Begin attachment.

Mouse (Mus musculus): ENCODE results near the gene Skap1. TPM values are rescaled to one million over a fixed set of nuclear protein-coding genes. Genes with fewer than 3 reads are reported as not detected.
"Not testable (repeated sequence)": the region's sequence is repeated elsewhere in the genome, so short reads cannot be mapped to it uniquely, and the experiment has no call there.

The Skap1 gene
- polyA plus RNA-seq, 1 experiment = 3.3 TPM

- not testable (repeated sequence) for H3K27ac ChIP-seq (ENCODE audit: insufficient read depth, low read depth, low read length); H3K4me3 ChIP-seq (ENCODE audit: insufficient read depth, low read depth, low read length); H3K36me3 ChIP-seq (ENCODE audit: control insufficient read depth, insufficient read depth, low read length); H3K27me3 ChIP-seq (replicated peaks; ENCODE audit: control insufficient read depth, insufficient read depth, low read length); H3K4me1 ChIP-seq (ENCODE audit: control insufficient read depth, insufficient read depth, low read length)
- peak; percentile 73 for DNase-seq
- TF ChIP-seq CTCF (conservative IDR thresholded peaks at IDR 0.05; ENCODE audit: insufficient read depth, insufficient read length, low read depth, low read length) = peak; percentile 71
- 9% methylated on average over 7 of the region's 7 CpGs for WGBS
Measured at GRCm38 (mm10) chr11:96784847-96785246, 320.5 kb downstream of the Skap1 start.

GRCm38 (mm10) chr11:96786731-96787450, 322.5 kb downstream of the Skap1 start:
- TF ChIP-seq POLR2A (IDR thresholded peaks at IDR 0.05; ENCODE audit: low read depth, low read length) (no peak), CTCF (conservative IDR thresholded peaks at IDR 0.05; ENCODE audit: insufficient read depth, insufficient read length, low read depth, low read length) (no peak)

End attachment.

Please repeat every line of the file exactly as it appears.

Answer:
Mouse (Mus musculus): ENCODE results near the gene Skap1. TPM values are rescaled to one million over a fixed set of nuclear protein-coding genes. Genes with fewer than 3 reads are reported as not detected.
"Not testable (repeated sequence)": the region's sequence is repeated elsewhere in the genome, so short reads cannot be mapped to it uniquely, and the experiment has no call there.

The Skap1 gene
- polyA plus RNA-seq, 1 experiment = 3.3 TPM

- not testable (repeated sequence) for H3K27ac ChIP-seq (ENCODE audit: insufficient read depth, low read depth, low read length); H3K4me3 ChIP-seq (ENCODE audit: insufficient read depth, low read depth, low read length); H3K36me3 ChIP-seq (ENCODE audit: control insufficient read depth, insufficient read depth, low read length); H3K27me3 ChIP-seq (replicated peaks; ENCODE audit: control insufficient read depth, insufficient read depth, low read length); H3K4me1 ChIP-seq (ENCODE audit: control insufficient read depth, insufficient read depth, low read length)
- peak; percentile 73 for DNase-seq
- TF ChIP-seq CTCF (conservative IDR thresholded peaks at IDR 0.05; ENCODE audit: insufficient read depth, insufficient read length, low read depth, low read length) = peak; percentile 71
- 9% methylated on average over 7 of the region's 7 CpGs for WGBS
Measured at GRCm38 (mm10) chr11:96784847-96785246, 320.5 kb downstream of the Skap1 start.

GRCm38 (mm10) chr11:96786731-96787450, 322.5 kb downstream of the Skap1 start:
- TF ChIP-seq POLR2A (IDR thresholded peaks at IDR 0.05; ENCODE audit: low read depth, low read length) (no peak), CTCF (conservative IDR thresholded peaks at IDR 0.05; ENCODE audit: insufficient read depth, insufficient read length, low read depth, low read length) (no peak)